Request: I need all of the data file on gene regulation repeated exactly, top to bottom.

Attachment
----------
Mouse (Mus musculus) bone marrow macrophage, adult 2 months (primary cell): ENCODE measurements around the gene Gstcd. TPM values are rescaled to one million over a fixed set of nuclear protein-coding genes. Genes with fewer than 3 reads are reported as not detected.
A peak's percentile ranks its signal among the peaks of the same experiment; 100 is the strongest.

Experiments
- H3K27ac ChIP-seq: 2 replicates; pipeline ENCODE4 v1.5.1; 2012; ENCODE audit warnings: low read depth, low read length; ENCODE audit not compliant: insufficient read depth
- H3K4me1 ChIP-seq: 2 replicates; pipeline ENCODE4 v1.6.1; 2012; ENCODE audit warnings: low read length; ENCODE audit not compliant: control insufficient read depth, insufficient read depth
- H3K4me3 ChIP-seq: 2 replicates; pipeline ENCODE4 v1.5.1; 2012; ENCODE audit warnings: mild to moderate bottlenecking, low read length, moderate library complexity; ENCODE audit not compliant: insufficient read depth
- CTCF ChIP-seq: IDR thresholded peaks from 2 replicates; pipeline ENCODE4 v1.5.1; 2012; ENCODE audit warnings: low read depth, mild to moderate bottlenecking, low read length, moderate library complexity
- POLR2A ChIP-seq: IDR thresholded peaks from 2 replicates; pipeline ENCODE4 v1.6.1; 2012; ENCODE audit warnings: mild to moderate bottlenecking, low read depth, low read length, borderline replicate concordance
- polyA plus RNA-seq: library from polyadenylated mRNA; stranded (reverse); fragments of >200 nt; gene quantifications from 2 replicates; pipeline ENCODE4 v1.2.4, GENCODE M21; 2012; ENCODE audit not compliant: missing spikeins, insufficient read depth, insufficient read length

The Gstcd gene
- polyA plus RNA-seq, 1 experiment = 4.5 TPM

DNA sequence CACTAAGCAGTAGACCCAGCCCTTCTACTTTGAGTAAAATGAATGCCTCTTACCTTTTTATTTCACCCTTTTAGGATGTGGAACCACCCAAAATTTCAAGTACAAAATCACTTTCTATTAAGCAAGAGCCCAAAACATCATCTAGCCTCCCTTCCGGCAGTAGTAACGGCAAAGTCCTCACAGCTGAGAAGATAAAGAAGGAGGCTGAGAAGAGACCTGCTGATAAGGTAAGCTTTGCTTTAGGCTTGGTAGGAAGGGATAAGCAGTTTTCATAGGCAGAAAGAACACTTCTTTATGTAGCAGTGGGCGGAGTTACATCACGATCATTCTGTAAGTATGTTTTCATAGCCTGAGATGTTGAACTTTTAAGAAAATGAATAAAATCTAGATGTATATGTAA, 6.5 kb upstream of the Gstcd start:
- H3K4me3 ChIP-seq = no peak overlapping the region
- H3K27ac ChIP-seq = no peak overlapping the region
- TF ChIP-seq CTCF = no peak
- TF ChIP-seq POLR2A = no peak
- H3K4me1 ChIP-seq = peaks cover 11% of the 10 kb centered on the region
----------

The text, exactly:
Mouse (Mus musculus) bone marrow macrophage, adult 2 months (primary cell): ENCODE measurements around the gene Gstcd. TPM values are rescaled to one million over a fixed set of nuclear protein-coding genes. Genes with fewer than 3 reads are reported as not detected.
A peak's percentile ranks its signal among the peaks of the same experiment; 100 is the strongest.

Experiments
- H3K27ac ChIP-seq: 2 replicates; pipeline ENCODE4 v1.5.1; 2012; ENCODE audit warnings: low read depth, low read length; ENCODE audit not compliant: insufficient read depth
- H3K4me1 ChIP-seq: 2 replicates; pipeline ENCODE4 v1.6.1; 2012; ENCODE audit warnings: low read length; ENCODE audit not compliant: control insufficient read depth, insufficient read depth
- H3K4me3 ChIP-seq: 2 replicates; pipeline ENCODE4 v1.5.1; 2012; ENCODE audit warnings: mild to moderate bottlenecking, low read length, moderate library complexity; ENCODE audit not compliant: insufficient read depth
- CTCF ChIP-seq: IDR thresholded peaks from 2 replicates; pipeline ENCODE4 v1.5.1; 2012; ENCODE audit warnings: low read depth, mild to moderate bottlenecking, low read length, moderate library complexity
- POLR2A ChIP-seq: IDR thresholded peaks from 2 replicates; pipeline ENCODE4 v1.6.1; 2012; ENCODE audit warnings: mild to moderate bottlenecking, low read depth, low read length, borderline replicate concordance
- polyA plus RNA-seq: library from polyadenylated mRNA; stranded (reverse); fragments of >200 nt; gene quantifications from 2 replicates; pipeline ENCODE4 v1.2.4, GENCODE M21; 2012; ENCODE audit not compliant: missing spikeins, insufficient read depth, insufficient read length

The Gstcd gene
- polyA plus RNA-seq, 1 experiment = 4.5 TPM

DNA sequence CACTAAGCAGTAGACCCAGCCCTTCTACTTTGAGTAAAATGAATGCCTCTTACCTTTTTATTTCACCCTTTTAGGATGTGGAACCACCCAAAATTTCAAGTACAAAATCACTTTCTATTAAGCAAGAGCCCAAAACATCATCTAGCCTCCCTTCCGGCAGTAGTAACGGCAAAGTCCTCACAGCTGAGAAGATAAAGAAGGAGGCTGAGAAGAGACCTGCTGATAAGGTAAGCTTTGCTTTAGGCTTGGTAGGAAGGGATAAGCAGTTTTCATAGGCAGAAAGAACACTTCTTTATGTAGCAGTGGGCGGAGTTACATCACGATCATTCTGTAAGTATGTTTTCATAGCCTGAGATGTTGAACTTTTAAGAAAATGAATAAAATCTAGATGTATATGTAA, 6.5 kb upstream of the Gstcd start:
- H3K4me3 ChIP-seq = no peak overlapping the region
- H3K27ac ChIP-seq = no peak overlapping the region
- TF ChIP-seq CTCF = no peak
- TF ChIP-seq POLR2A = no peak
- H3K4me1 ChIP-seq = peaks cover 11% of the 10 kb centered on the region